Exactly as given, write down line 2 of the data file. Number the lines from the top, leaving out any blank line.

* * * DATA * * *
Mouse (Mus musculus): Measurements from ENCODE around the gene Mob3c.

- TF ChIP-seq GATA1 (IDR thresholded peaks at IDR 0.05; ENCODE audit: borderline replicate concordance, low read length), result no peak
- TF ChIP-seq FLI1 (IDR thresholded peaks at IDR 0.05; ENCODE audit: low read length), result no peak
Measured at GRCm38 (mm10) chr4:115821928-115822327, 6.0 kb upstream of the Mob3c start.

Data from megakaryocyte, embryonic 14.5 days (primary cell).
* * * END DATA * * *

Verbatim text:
- TF ChIP-seq GATA1 (IDR thresholded peaks at IDR 0.05; ENCODE audit: borderline replicate concordance, low read length), result no peak